Corporations are people, my friend,” said candidate Mitt Romney. Just try to find a jail cell big enough to hold a corporation. “Too big to fail” has allowed the United States’ biggest banks to act without restraint. Now this idea has grown to “too big to indict.”
Alan Greenspan, former Fed chair, has said, “If they’re too big to fail, they’re too big.”
What can America do to restrain these big banks? The Justice Dept. has levied fines against banks like HSBC—which was just found to have been laundering millions for Mexican and Columbian drug cartels—but the settlements are equivalent to just weeks of profit for the banks.
Other banks have also paid fines for violating U.S. banking rules: Credit Suisse, $536 million; Barclays, $298 million; Lloyd’s, $350 million; ING, $619 million; and the Royal Bank of Scotland, $500 million.
Not one executive, not one employee of these institutions, was criminally convicted. According to the Justice Dept., criminal convictions at HSBC would have led the bank to collapse and thus cause the fragile financial system to collapse as well.
According to David Cardona, a former deputy assistant director at the FBI, securing a criminal prosecution is too difficult. Civil penalties carry a lower burden of proof. Many legal experts have said the U.S. government faces an uphill battle in prosecuting financial-industry executives. Criminal intent is especially hard to prove in complex financial cases, because prosecutors must convince jurors, beyond a reasonable doubt, that a fraud was intentional.
“You can do real time in jail in America for all kinds of ridiculous offenses,” said Matt Taibbi, financial reporter for Rolling Stone. “Here we have a bank [HSBC] that laundered $800 million of drug money, and they can’t find a way to put anybody in jail for that. That sends an incredible message, not just to the financial sector but to everybody. It’s an obvious, clear double standard, where one set of people gets to break the rules as much as they want and another set of people can’t break any rules at all without going to jail.”
If crime pays, as it clearly has in these money laundering schemes, the crime continues. The drug trade and terrorism continue to thrive because the criminal organizations have ways to spend their profits without repercussions.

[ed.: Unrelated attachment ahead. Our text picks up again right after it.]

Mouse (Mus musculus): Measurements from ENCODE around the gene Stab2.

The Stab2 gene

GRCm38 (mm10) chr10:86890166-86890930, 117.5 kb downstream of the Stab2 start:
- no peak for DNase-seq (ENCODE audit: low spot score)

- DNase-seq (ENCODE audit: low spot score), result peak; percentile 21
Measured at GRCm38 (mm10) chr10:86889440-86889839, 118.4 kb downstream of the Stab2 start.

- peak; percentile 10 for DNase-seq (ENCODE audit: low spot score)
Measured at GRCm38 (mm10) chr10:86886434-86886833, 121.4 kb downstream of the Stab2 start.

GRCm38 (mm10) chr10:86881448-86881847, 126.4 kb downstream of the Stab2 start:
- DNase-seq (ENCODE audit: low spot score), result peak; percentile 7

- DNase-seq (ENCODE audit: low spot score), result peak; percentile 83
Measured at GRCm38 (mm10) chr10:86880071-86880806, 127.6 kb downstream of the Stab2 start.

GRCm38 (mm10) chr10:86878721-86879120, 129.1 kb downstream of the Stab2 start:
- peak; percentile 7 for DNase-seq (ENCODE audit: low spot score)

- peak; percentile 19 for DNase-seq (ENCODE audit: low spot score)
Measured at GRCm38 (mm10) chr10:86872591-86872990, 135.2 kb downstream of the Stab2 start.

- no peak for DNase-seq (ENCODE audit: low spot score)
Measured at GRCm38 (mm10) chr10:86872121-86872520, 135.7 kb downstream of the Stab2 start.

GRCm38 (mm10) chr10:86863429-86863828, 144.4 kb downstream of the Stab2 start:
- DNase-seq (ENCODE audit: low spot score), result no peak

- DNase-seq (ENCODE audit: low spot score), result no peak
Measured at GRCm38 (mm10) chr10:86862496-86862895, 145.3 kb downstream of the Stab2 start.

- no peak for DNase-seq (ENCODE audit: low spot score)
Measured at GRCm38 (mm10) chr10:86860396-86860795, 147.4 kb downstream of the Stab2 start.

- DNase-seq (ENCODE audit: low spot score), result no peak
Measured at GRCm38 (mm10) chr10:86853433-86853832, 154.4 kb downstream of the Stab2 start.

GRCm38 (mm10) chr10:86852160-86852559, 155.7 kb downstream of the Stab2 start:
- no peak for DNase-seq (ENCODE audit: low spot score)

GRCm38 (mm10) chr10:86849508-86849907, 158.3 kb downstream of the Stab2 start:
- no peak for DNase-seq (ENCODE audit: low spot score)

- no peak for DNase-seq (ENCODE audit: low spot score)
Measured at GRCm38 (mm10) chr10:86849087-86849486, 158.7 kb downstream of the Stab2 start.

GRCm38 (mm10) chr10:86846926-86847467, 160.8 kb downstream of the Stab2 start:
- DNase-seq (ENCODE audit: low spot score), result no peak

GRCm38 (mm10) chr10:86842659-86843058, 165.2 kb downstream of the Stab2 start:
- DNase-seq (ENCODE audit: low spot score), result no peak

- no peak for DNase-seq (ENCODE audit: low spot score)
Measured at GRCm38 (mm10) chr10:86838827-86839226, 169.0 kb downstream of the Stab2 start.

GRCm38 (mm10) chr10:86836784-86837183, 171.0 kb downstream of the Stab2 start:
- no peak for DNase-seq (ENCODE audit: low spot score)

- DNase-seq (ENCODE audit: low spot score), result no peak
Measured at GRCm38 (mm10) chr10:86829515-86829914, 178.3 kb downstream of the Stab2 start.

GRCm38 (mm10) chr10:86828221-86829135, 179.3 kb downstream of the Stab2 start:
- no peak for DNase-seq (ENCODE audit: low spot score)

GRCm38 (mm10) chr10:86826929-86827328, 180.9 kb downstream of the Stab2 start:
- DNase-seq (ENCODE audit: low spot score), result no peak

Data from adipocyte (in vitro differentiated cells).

There is generally no tax revenue generated by laundered money, so the rest of the public has to make up the difference in lost taxes. In the Libor scandal, the participating banks probably made loads of money while municipalities and other organizations saw their debt ratings decline. It’s difficult to pin down, still, how widespread the damage was from the manipulation. What’s not difficult is figuring out that no one in the U.S. has suffered a criminal charge from the manipulation.
The Dodd-Frank regulations were put in place in 2010 to regulate the financial industry and include a process for liquidating or breaking up failed big
banks known as resolution authority (without resorting to bailouts). It’s supposed to subject the large institutions to more stringent oversight and give the government the power to liquidate a bank that has overstepped its bounds.
Former Rep. Barney Frank, who sponsored the Dodd-Frank law, called resolution authority a “death panel” for banks, but still, the 10 largest banks control 54 percent of the deposits in the U.S. No one is using the authority of Dodd-Frank and the largest banks are still acting with impunity.
On July 25 2012, former Citigroup Chairman and CEO Sandy Weill, considered one of the driving forces behind the considerable financial deregulation
and “mega-mergers” of the 1990s, surprised financial analysts in Europe and North American by “calling for splitting up the commercial banks from the
investment banks. In effect, he says: bring back the Glass-Steagall Act of 1933 which led to half a century, free of financial crises.” Using the authority of the Dodd-Frank or returning the regulations imposed by Glass-Steagall clearly needs to be a focus of U.S. regulators if they want to rein in any future misdeeds.